To begin with, the state should dismantle and overthrow running anti-black residential caste processes – through investments in black neighborhoods, rather than redlining and economic predation; inclusion rather than maintaining boundaries; fair public funding, rather than overinvestment and hoarding for places with high potential; humanization and care, rather than surveillance and stereotypes.

I suggest three essential pillars to guide government action. First, we need to change the state’s relationship with descendants from punitive to benevolent. Second, the state should view descendants as potential assets and empower them to be agents of change. Finally, the government must invest resources and transfer assets to support descendants and respected community institutions in black neighborhoods.

Among the new processes that could be implemented would be a regular neighborhood scan that critically examines all of the money a state spends in all neighborhoods, with a constant assessment of racial equity. Seattle, Minneapolis, and a few other cities officially require racial equity analysis in budgeting. Baltimore recently amended its city charter – through a ballot initiative – to establish a permanent fund to advance racial equity in housing, education and capital spending.

Applying a human perspective to descendants frees policymakers to innovate and focus on evidence-based strategies that could be cheaper and certainly more effective than punitive strategies based on racial dogma. Researchers at the University of Chicago Crime Lab and the University of Pennsylvania found that a program that provided summer employment for black teens in high-violence neighborhoods and an adult mentor reduced felony arrests by 43% violent. Independent peer-reviewed study found that a ‘pacification scholarship’ to support young men most vulnerable to violence in Richmond, California was associated with a 55% annual reduction in gun deaths . The organization Advancing Peace helps other cities to replicate the program. Other approaches, such as a Universal Basic Income pilot program in Stockton, California, have shown promising results. And several cities are responding to activists’ demands for collective ownership strategies to combat the displacement of communities of color and create sustainable affordable housing.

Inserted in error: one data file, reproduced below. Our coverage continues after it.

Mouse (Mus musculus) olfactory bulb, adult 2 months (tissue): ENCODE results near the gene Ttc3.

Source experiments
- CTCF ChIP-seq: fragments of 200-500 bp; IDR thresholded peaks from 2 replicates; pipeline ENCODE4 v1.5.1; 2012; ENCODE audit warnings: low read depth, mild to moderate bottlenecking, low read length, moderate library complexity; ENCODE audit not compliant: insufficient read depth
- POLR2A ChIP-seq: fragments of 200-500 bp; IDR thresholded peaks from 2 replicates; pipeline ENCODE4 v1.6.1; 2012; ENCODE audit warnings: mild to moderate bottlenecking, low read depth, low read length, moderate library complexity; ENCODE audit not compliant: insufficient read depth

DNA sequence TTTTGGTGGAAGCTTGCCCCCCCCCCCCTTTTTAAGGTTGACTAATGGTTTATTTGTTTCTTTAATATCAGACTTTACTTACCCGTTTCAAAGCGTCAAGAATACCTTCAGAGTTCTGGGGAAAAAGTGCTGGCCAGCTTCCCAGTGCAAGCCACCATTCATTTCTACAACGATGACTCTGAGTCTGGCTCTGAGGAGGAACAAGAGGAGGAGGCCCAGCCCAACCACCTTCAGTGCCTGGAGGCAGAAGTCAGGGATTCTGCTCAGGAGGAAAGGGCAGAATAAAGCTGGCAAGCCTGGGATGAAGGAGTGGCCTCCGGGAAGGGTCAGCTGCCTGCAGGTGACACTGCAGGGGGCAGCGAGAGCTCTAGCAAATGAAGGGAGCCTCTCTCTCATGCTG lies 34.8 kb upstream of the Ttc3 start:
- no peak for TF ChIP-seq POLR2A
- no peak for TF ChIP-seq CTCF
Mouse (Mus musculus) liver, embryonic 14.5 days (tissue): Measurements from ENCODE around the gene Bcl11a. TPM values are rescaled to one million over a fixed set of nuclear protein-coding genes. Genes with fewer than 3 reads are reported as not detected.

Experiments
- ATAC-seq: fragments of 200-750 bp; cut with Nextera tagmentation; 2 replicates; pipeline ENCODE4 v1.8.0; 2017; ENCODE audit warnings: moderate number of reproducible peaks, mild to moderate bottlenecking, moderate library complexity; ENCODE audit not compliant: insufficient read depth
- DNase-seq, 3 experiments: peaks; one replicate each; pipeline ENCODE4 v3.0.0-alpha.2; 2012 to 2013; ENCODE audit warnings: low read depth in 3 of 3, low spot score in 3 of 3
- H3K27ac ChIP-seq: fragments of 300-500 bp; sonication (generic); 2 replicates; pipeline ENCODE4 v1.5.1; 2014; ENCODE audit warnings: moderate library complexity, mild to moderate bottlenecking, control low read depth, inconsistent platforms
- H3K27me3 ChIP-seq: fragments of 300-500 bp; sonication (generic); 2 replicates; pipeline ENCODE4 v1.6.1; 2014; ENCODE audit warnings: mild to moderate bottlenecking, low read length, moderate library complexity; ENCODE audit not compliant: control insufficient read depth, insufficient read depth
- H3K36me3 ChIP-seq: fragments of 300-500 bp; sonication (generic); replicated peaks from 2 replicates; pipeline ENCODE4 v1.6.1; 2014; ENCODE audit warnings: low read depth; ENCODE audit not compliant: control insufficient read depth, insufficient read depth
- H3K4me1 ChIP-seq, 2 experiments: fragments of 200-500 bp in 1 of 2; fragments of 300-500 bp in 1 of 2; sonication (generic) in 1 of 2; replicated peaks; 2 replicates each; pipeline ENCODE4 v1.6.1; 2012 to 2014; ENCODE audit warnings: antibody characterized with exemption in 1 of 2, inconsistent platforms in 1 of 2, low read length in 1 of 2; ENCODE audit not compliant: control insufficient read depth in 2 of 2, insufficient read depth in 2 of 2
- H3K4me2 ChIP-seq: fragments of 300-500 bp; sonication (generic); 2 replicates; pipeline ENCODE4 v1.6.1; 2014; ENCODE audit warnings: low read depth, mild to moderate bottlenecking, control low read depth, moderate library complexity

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Why the developers cry to “end exclusion zoning” is a hoax https://himspairport.com/why-the-developers-cry-to-end-exclusion-zoning-is-a-hoax/ https://himspairport.com/why-the-developers-cry-to-end-exclusion-zoning-is-a-hoax/#respond Thu, 09 Sep 2021 21:45:09 +0000 https://himspairport.com/why-the-developers-cry-to-end-exclusion-zoning-is-a-hoax/ PLANNING WATCH – The new mantra of infill property speculators and their lawyers is end exclusion zoning. They say such zoning changes would promote racial equity, transit use, climate change mitigation, and intergenerational wealth transfer among minority families. On the other hand, I say that these are transparent covers, and the real reason they use […]]]>

They say such zoning changes would promote racial equity, transit use, climate change mitigation, and intergenerational wealth transfer among minority families. On the other hand, I say that these are transparent covers, and the real reason they use the term exclusion zoning is that the existing zoning limits their ability to maximize profits.

This mantra now resonates through the White House, Congresses, state capitols, town halls and editorial pages, with little thought on the long-term consequences. Through exclusion zoning the developers and their allies are focusing on residential zoning laws whose hidden agenda was, they say, the exclusion of minorities by demanding large lots and setbacks. These zoning laws were then bolstered by five other processes, four of which were expressly prohibited by the Supreme Court or Congress.

  • Racial and religious restriction alliances that housing sales prohibited to specific groups were prohibited by the Supreme Court in 1948 and the Federal Fair Housing Act of 1968.
  • Redlining by credit institutions, which would grant mortgages only to specific racial groups in specific neighborhoods, ended in 1968 by the Federal Fair Housing Act.
  • Federal government housing programs that discriminate against minorities were banned in 1988.
  • Discrimination by sellers that directed potential buyers to specific neighborhoods based on race or religion has been banned in California in 1959 and nationally in 1968.
  • Police harassment of blacks and whites that crossed the geographic color line was common practice, including by the LAPD in Los Angeles. Despite mass movements, such as protests in all 50 states against the police murder of George Floyd in Minneapolis, police violence against minorities has evidently continued. Studies reveal it is more common in border areas between predominantly black and predominantly white neighborhoods.